Later in the 2000s, Felten was in the news again, this time for making a video showing how hackers could easily take over a voting machine.

Before Felten joined the Obama administration, he was a critic of it. He argued vociferously against mass surveillance by the National Security Agency and even joined the ACLU in a lawsuit against the intelligence agency.

Many regarded Felten’s appointment as an unconventional choice for the White House post, since he had been critical of some Obama administration policies. However, he was entrusted with a key advisory role.

As deputy chief technology officer, Felten reported to CTO Megan Smith, who reported to the president directly. His team was responsible for advising the president and his senior advisors on technological matters. Some of his work was public, and some of it he can’t talk about.

“We were policy advisors,” Felten said. “Our job was to make words, to give advice, and to be instigators.” Their missions were to improve the technological capabilities of the government, increase the nation’s capability to build or use technologies, and to make sure the president was well informed about the technology aspects of policy decisions.

In his February 13 talk, Felten described what it was like to walk the corridors of power, literally. He shared a tiny office with six other people in the Eisenhower Office Building adjacent to the West Wing. On his first day in the cramped but opulent 1890s structure, he walked to his office with his eyes to the ground, looking for the fossils that are embedded in the black marble tiles.

Before taking the job, Felten said his conception of what it was like to work in the White House was partly shaped by pop culture portrayals. The political drama “The West Wing” showed an idealistic version of the presidency, in which “earnest, hardworking staffers solve the nation’s problems while talking and walking briskly down hallways,” in Felten’s description. He said the walking down hallways part, at least, was accurate, because it was hard to have meetings in the tiny offices. Overall, the real experience mostly lived up to the positive portrayal of “The West Wing.” “People are incredibly dedicated and competent … They are exactly the kind of people you would hope would be working at the White House,” Felten said.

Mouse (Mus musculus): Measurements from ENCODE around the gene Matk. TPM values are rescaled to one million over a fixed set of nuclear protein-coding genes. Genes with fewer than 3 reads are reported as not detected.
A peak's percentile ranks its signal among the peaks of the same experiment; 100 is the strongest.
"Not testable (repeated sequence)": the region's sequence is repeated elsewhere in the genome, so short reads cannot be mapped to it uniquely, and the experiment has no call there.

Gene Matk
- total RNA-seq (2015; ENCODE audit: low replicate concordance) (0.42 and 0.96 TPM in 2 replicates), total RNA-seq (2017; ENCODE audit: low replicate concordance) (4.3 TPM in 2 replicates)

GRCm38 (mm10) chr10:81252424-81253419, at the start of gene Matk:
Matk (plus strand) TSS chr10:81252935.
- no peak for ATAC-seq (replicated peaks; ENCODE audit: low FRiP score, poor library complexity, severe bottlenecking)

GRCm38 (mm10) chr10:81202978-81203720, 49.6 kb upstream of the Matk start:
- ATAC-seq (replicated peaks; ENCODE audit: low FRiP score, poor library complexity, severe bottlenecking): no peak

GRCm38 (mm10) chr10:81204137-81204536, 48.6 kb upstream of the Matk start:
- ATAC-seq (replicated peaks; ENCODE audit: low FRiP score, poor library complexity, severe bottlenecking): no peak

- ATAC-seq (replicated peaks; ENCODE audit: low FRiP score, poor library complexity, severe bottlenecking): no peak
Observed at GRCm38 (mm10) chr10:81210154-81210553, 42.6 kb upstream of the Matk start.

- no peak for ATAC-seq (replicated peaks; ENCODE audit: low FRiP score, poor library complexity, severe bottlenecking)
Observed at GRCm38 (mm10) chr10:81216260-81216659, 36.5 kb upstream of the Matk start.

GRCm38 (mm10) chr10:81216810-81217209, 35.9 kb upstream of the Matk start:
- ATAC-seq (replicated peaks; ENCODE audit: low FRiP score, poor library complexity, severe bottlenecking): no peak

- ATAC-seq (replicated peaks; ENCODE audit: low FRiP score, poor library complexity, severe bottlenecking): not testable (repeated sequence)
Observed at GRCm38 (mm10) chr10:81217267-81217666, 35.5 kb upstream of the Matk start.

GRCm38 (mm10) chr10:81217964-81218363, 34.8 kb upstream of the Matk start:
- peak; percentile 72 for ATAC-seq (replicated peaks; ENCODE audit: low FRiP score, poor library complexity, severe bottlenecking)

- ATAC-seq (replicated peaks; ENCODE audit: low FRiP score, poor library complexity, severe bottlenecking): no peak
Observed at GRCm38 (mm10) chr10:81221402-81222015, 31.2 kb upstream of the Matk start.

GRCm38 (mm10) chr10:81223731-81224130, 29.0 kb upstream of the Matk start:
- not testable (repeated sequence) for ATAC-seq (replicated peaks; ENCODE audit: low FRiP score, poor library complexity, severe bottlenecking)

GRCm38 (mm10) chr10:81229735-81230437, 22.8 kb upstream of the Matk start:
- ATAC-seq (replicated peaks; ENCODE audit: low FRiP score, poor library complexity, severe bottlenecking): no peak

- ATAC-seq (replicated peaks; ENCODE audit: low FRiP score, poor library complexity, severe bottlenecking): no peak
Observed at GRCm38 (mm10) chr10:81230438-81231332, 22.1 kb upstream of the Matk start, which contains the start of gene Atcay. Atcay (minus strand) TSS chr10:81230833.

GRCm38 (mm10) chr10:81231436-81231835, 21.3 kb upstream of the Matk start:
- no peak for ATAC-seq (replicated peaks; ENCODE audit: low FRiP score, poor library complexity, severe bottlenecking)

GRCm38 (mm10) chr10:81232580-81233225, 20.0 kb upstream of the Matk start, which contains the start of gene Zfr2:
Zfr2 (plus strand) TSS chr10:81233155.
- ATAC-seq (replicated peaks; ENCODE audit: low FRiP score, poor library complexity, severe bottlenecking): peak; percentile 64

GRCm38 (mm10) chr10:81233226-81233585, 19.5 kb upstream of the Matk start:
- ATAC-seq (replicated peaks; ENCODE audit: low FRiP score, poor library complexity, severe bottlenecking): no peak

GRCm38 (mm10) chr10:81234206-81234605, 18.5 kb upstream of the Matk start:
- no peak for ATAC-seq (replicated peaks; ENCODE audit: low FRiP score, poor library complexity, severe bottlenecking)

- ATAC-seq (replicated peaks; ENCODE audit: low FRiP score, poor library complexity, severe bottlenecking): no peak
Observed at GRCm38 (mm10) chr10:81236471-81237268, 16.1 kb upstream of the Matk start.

But more cynical takes on the White House also had elements of truth. Another way of looking at the presidency is through “Veep,” the HBO comedy starring Julia Louis-Dreyfus, where dysfunction and incompetence are the norm. “In real life, dumb little errors do show up,” Felten said. “A typical ‘Veep’ plot point might be that someone has to work with VIPs but didn’t bring socks to work.” (Through a series of misadventures involving exercise and doctors’ appointments, that actually happened to one of Felten’s colleagues.) While the administration wasn’t a comedy of errors, Felten said small mistakes are noticed and amplified, and overworked and sleep-deprived officials are prone to making them.

The darkest interpretation of Washington power comes from the Netflix series “House of Cards,” where ruthless politician Frank Underwood rises to power through murder and Machiavellian political maneuvers. “It’s a version of Washington driven by deception and limitless will to power,” Felten said. “Will to power is not unknown in Washington … unlike in ‘House of Cards,’ I did not see any actual bloodshed.”

Felten said he saw aspects of all three shows. “I might have been a teeny bit diabolical once or twice, but it was for a good cause of course,” he says.

Understandably, Felten was nervous when it came time to meet his new boss. He soon forgot his jitters, but the importance of the work never left his mind. “The overall intensity and pace of the job is one of the things I’m going to remember most,” he said. Felten was impressed by Obama’s sharp intellect and grasp of the issues being discussed. To prepare for his meeting with Felten’s team, Obama took home a large stack of briefing papers to read. Not only did the president read the papers, but he could quote figures from them months later, Felten says.

One of the major policy areas that Felten and his team worked on was self-driving cars. Teslas all over the country are driving themselves down highways in semi-autonomous “autopilot” mode. Fully autonomous Google cars are being tested, and manufacturers are rapidly putting self-driving features onto new car models. Felten says this entire field never came up during Obama’s first term, but by the end of his second it was becoming a pressing matter.